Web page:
Dart Energy is seeking to avoid the public defence of its proposals for coal bed methane drilling in Shropshire.
The company is challenging a decision to hold a public inquiry into its planning application for an exploratory borehole at Dudleston Heath, near Ellesmere.
Dart appealed in January against Shropshire Council’s failure to decide the application within the time limit. Councillors had voted that they were minded to reject the proposals, against the advice of planning officers.
The Planning Inspectorate decided earlier this month that the appeal should be heard as a bespoke inquiry in public in front of an inspector. This would allow the company to be cross-examined and would take into account the views of local people.
But Dart Energy wanted the appeal to be decided by the exchange of written representations and has urged the Planning Inspectorate to reconsider holding a public inquiry.
In letter, published on the appeal page of Shropshire Council’s website, Dart’s planning consultant, Darren Hendley, said: “The Appellant is concerned and surprised that the Planning Inspectorate has determined the most appropriate is deal with the appeal would be an Inquiry, rather than Written Representations.”
Local campaigners against the plans had argued that an inquiry was appropriate because the issues were complex and there was considerable local interest. More than 500 people, including most residents living near the proposed site, had objected to the plans.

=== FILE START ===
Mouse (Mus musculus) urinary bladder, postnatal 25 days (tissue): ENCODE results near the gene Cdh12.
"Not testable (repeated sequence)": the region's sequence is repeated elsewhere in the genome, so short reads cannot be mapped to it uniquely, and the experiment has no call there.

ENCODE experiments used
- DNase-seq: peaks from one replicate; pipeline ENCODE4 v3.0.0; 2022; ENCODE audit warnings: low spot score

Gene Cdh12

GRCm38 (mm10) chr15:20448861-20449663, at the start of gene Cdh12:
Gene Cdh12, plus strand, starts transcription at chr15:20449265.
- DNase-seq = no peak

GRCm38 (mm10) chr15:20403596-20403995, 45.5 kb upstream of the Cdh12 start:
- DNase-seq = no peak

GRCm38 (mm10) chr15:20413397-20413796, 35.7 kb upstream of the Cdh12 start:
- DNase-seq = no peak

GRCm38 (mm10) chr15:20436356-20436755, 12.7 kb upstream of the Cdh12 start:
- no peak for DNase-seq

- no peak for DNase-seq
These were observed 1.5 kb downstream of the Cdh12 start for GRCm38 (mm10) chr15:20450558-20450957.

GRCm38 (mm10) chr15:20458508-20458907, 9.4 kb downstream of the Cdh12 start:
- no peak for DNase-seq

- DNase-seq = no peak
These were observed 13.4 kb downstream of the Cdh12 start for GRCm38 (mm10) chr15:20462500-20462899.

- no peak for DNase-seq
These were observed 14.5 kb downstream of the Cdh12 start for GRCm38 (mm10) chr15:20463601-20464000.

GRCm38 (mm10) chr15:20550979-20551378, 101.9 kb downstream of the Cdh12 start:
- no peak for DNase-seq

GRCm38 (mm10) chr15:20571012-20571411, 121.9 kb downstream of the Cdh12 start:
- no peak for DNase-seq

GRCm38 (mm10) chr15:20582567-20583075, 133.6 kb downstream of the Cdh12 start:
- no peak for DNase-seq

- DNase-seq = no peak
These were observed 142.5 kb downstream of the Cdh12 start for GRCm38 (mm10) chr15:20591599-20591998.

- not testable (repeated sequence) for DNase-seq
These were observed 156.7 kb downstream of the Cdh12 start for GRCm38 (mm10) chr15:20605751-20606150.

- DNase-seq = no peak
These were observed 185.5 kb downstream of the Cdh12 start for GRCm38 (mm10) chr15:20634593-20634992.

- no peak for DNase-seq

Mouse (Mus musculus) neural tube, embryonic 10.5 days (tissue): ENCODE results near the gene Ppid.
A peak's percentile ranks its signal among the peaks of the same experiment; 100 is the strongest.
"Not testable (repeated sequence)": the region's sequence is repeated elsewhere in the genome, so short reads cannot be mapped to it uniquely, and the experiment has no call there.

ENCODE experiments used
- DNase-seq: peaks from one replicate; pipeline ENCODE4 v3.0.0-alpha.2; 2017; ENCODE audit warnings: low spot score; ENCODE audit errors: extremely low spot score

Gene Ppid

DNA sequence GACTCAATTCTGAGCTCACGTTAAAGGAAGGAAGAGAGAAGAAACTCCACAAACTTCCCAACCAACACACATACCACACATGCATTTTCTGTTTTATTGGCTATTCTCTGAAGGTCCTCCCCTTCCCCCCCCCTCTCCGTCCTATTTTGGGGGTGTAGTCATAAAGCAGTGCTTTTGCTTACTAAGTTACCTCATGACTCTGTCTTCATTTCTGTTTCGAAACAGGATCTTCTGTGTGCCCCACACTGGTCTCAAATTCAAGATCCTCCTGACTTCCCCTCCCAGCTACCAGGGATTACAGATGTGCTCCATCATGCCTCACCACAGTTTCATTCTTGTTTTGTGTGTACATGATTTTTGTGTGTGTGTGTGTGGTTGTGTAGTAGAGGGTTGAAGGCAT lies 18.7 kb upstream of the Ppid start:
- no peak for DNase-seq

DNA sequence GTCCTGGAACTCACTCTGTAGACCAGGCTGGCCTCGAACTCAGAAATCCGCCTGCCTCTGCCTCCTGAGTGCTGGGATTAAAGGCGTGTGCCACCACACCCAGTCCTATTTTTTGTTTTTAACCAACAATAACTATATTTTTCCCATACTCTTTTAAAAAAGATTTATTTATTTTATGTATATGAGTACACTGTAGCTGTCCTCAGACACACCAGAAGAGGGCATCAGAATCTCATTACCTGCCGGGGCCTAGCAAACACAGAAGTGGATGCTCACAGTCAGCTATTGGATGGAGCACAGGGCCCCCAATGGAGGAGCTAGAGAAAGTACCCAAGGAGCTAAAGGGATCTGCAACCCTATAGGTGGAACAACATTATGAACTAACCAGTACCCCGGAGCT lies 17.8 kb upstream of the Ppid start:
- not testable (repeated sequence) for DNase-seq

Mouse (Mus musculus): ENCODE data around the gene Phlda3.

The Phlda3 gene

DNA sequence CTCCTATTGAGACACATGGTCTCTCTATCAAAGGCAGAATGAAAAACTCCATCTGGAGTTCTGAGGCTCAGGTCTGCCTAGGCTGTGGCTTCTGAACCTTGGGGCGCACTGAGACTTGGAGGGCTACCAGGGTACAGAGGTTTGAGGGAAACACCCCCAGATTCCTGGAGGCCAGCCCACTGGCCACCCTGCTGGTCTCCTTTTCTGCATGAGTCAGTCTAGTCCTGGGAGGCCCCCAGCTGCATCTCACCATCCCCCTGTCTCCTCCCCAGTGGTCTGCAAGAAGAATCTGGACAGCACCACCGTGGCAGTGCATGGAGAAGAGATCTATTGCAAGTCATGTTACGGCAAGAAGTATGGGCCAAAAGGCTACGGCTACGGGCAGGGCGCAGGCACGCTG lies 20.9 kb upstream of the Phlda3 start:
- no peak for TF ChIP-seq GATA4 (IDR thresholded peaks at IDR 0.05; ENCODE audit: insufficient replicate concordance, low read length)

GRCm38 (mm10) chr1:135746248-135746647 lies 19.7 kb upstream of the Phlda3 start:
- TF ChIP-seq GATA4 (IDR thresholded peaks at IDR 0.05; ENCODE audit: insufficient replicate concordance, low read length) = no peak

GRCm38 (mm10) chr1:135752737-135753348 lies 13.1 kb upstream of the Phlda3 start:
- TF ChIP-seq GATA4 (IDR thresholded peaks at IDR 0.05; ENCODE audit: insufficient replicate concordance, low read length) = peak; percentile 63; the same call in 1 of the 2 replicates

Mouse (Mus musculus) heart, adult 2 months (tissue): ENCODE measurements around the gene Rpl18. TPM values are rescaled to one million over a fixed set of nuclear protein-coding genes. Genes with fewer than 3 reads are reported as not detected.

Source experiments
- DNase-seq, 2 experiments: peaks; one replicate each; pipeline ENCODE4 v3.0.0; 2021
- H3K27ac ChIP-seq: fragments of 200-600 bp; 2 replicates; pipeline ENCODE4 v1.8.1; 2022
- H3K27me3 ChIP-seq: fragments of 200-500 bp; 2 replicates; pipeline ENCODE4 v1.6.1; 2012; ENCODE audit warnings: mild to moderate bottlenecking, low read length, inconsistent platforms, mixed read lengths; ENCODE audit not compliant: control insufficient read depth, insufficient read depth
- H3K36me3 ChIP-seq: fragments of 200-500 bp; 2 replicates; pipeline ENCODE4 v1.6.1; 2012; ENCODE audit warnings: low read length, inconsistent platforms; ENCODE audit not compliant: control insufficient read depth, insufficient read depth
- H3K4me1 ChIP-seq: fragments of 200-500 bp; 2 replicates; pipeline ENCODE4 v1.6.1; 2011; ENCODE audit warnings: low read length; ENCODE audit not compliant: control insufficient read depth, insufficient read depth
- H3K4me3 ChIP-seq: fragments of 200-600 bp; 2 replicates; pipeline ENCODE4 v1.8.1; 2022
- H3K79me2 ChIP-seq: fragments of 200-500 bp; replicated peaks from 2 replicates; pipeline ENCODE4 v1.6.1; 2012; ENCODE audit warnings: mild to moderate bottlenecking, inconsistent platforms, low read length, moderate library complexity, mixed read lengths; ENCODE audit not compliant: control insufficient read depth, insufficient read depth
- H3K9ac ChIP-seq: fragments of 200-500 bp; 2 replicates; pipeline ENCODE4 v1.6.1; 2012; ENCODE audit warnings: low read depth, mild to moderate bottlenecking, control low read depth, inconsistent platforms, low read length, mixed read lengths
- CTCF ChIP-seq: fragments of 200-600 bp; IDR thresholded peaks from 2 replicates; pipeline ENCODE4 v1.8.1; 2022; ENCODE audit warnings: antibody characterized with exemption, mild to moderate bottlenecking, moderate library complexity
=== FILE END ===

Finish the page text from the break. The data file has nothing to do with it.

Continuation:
In his letter, Mr Hendley argued that the issues were simple and the application was basically the same as one that had been approved by the council in 2010 but expired before any work began. He said it was unlikely that an Inspector would “need to test the evidence by questioning”.
There was also no need, he said, for evidence from expert witnesses or for evidence to be tested under cross-examination by lawyers.
He added that the Planning Inspectorate’s decision for a public inquiry appeared to be based on public comments on the application and the number of objections to an appeal by written representation.
But, he said, public representations should not figure in deciding which appeal procedure is appropriate. He said many of the concerns raised in public objections to the application were about fracking, government policy or coal bed methane production. These were “wholly irrelevant to the appeal”, he said.
Mr Hendley added that an appeal by Dart against refusal of permission for coal bed methane exploration near Wrexham had been decided in the company’s favour under written representations. He urged the planning inspectorate to reconsider its decision.
Chris Hesketh, of the campaign group, Frack Free Dudleston, told the Shropshire Star: “It would be an injustice and unfair on the public to have only written representations.
“Under the public inquiry, we are able to have a representation who will have an equal amount of time to speak as the energy company and the council. With the written representation we only get to send our objections in once, with no right of reply after that.”
Mr Hesketh said local people had been clear that fracking would not be used at the proposed site. “To accuse us of not knowing what we are talking about is frustrating”, he said.
He said he did not accept Dart’s arguments against a public inquiry and he would “continue to press that the inspectorate makes the right decision.”
An inquiry is expected to take at least three days. No date has yet been set.